I know this can seem like an overwhelming keyword research process, but it is necessary for your content to achieve high rankings. Over 80% of search engine users use Google, which has supposedly employed an algorithm made up of at least 200 rules (according to nerd SEO speculation) to determine how your content will rank.
If you want your content to rank well, your only choice is to play the algorithm game using these keyword research tips for beginners.
Once you’ve identified the most sought-after keywords your target audience is searching for, it’s time to create valuable content.
Verify Keyword Intent
For example when typing the keywords “repeated reading intervention” into Google, the results are mostly informational. This means it’s a great topic for a blog post that shares helpful advice and highlights your related product.
Consider Keyword Placement and Quantity
Your keywords should be used throughout your blog post and in the title, headings, and copy. It should also be used “behind the scenes” in your meta descriptions, alt text for images, page slugs, etc. This FREE WordPress post checklist has more SEO details.
Keep It Specific
You need to use the keyword phrase exactly because that is what you researched and confirmed as most useful. Rearranging the words or using only a few of them negates the research you did and will not rank your content the same way. However, you also need to use the keywords as naturally as possible. Readability is one of those algorithm factors used for rankings, and it knows when keywords are shoved in where they don’t make sense.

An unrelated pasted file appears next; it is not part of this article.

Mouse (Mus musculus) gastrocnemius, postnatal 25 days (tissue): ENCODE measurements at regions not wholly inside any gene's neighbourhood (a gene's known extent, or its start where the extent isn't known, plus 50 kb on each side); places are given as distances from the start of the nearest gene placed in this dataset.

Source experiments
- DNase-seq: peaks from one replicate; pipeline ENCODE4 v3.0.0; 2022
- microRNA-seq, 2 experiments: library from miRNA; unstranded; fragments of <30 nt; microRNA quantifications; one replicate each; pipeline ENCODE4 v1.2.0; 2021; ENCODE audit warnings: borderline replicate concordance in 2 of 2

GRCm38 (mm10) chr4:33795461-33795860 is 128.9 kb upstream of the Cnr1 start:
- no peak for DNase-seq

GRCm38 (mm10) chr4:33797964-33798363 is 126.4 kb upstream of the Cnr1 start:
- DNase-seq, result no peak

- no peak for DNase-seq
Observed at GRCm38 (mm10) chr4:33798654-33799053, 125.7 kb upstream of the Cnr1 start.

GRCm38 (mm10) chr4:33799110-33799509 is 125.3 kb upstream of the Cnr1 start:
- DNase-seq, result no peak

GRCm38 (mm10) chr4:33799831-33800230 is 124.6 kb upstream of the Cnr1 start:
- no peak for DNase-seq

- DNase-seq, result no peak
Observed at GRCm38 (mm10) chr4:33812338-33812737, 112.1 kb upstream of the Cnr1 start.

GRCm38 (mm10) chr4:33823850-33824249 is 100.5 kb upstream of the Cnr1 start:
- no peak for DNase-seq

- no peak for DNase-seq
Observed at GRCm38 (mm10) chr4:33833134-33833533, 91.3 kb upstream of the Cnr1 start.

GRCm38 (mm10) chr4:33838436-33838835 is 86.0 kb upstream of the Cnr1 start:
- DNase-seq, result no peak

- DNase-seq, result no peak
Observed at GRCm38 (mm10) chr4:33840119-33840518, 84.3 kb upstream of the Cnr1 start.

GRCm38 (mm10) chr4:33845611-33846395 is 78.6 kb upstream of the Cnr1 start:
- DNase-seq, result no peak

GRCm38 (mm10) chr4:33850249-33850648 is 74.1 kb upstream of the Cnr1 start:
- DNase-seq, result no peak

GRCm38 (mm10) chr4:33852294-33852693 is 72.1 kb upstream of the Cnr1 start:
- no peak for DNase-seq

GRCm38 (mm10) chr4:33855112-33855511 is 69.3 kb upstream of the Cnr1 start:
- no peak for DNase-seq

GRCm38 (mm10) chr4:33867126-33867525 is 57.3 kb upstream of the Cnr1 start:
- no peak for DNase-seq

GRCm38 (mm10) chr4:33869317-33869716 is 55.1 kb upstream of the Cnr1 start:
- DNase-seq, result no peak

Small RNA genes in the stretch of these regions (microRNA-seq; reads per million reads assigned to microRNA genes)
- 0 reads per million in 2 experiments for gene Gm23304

If you want need scoring your posts for the keywords you’ve researched, consider Yoast SEO or Rank Math. Both plugins help optimize posts, assist in keyword research, analyze readability, offer previews, etc.
You can also read this Advanced SEO post for more tips and tools.
Finally, remember keyword research and SEO take time to work. It’s a continual process that requires regular evaluation and adjustment. I recommend detailed checks quarterly. Keyword research is worth the effort though! Consistently applying these keyword research tips for beginners will result in higher traffic to your site, improved ranking, and increased sales.